AVIO Consulting

Transitioning from MuleSoft CloudHub 1.0 to CloudHub 2.0 with Confidence

Mar 20, 2023 | MuleSoft


With the rollout of CloudHub 2.0 (CH2.0), an enhanced version of MuleSoft’s integration platform, enterprises are presented with many new features and functionalities designed to streamline their operations and boost efficiency. You can find an overview of those features in this blog post.

Central to this upgrade is the imperative task of API migration, a process that requires careful planning, execution, and adaptation. The objective of this blog is to assist technical individuals responsible for overseeing their organization’s MuleSoft platform in navigating the technical aspects of this transition. Here we describe the main steps of CH2.0 API migration, offering insights, best practices, and practical tips to facilitate a smooth transition for organizations.

We aim to provide clear guidance while instilling assurance that AVIO Consulting stands ready as the trusted partner to lead you through this process.


There is not a built-in feature to migrate your existing infrastructure (VPC/VPN/DLB) from CloudHub 1.0 (CH1.0) to CH2.0. If you’re using these specific infrastructure features, you will have to establish and customize a fresh private space, create a new VPN connection, and make necessary adjustments to your applications before launching them on the new runtime.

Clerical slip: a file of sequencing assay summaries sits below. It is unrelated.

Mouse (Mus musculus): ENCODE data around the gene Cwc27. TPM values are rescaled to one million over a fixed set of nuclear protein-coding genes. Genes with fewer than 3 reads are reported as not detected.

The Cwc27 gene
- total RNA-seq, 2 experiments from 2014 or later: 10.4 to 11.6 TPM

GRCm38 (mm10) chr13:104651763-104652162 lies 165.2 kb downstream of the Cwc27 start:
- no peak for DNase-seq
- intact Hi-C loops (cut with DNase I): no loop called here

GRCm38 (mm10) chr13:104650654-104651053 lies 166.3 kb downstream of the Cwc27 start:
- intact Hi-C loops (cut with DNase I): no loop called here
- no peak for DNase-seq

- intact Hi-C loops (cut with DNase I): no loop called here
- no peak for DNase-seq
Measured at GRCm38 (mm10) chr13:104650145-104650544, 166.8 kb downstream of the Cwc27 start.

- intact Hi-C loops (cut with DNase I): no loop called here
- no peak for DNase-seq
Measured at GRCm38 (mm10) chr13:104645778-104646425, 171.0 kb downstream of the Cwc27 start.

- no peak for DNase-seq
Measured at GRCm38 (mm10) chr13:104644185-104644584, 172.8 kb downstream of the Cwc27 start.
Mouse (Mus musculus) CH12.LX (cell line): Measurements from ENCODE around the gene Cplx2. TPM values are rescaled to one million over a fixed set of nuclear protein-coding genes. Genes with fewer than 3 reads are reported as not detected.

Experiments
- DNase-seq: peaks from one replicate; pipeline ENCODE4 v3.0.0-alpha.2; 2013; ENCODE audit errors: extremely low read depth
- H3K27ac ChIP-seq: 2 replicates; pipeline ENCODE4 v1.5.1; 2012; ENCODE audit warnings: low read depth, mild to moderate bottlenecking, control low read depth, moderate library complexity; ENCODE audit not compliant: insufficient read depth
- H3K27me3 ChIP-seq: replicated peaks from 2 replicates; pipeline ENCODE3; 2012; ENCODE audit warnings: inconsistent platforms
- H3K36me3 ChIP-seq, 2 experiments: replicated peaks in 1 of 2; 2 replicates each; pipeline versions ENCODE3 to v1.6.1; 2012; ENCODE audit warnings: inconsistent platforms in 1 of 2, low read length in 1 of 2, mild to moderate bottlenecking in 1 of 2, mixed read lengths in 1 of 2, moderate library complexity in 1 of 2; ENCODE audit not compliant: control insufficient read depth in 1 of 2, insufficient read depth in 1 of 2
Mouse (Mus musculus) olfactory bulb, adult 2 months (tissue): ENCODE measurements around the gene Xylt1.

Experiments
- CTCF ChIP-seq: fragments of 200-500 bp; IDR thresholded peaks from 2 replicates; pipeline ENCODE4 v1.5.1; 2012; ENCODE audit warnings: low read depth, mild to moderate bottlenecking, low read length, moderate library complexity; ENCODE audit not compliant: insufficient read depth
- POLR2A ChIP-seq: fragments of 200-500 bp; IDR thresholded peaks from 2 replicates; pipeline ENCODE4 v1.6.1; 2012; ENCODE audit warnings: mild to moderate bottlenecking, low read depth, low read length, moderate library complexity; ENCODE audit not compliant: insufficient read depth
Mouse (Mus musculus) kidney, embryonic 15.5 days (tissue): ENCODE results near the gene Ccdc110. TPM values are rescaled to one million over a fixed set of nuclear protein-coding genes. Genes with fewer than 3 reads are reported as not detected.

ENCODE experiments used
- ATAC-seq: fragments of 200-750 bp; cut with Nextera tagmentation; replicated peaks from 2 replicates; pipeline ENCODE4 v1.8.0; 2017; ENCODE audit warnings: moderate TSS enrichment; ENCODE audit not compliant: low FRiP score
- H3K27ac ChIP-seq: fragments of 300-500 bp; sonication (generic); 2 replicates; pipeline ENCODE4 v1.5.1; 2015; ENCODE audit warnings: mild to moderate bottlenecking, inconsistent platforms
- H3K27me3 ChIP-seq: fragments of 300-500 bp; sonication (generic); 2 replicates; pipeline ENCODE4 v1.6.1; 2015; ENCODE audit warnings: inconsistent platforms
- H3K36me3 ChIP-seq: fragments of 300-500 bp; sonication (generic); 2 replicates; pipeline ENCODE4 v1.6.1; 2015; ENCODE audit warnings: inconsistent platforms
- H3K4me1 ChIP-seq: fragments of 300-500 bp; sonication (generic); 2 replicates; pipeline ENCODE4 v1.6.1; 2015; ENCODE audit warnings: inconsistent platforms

CH2.0 requires 4.3.0+ runtimes, so if your APIs run on lower runtime versions, this is the moment to upgrade them. If not, the APIs are good to go to CH2.0 with no runtime version changes.

Private Spaces

VPCs from CH1.0 are called Private Spaces in CH2.0. The first step in setting up a CH2.0 environment is to create and configure these private spaces.

You can deploy the APIs to a shared space with not much configuration, but a private space is needed if you want to take advantage of features like TLS context (vanity domains), firewall rules (ingress and egress rules), inbound and outbound static IPs, and VPNs. Best practices recommend that one private space is created for the non-prod environments and another one for a production environment.